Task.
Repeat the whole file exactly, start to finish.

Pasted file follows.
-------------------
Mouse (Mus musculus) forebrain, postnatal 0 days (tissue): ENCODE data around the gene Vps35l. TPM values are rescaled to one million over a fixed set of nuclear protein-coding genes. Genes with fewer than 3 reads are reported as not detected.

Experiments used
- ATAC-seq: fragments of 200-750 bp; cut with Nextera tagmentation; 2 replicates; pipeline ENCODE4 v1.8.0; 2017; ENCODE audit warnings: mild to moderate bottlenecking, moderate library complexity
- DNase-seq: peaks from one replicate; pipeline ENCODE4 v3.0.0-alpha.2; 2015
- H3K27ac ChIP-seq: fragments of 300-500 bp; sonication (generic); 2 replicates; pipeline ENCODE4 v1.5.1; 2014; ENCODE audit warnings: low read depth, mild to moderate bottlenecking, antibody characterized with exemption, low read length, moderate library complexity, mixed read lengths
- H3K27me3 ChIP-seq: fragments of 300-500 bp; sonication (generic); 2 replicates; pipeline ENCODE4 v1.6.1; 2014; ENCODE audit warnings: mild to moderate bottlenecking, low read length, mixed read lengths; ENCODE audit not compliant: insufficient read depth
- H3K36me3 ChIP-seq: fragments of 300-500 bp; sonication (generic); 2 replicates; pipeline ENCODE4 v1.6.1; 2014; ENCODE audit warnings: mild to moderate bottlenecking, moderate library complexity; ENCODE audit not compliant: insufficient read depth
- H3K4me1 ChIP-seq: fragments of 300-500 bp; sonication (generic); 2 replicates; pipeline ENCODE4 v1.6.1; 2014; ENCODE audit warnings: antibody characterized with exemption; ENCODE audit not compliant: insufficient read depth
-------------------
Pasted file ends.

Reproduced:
Mouse (Mus musculus) forebrain, postnatal 0 days (tissue): ENCODE data around the gene Vps35l. TPM values are rescaled to one million over a fixed set of nuclear protein-coding genes. Genes with fewer than 3 reads are reported as not detected.

Experiments used
- ATAC-seq: fragments of 200-750 bp; cut with Nextera tagmentation; 2 replicates; pipeline ENCODE4 v1.8.0; 2017; ENCODE audit warnings: mild to moderate bottlenecking, moderate library complexity
- DNase-seq: peaks from one replicate; pipeline ENCODE4 v3.0.0-alpha.2; 2015
- H3K27ac ChIP-seq: fragments of 300-500 bp; sonication (generic); 2 replicates; pipeline ENCODE4 v1.5.1; 2014; ENCODE audit warnings: low read depth, mild to moderate bottlenecking, antibody characterized with exemption, low read length, moderate library complexity, mixed read lengths
- H3K27me3 ChIP-seq: fragments of 300-500 bp; sonication (generic); 2 replicates; pipeline ENCODE4 v1.6.1; 2014; ENCODE audit warnings: mild to moderate bottlenecking, low read length, mixed read lengths; ENCODE audit not compliant: insufficient read depth
- H3K36me3 ChIP-seq: fragments of 300-500 bp; sonication (generic); 2 replicates; pipeline ENCODE4 v1.6.1; 2014; ENCODE audit warnings: mild to moderate bottlenecking, moderate library complexity; ENCODE audit not compliant: insufficient read depth
- H3K4me1 ChIP-seq: fragments of 300-500 bp; sonication (generic); 2 replicates; pipeline ENCODE4 v1.6.1; 2014; ENCODE audit warnings: antibody characterized with exemption; ENCODE audit not compliant: insufficient read depth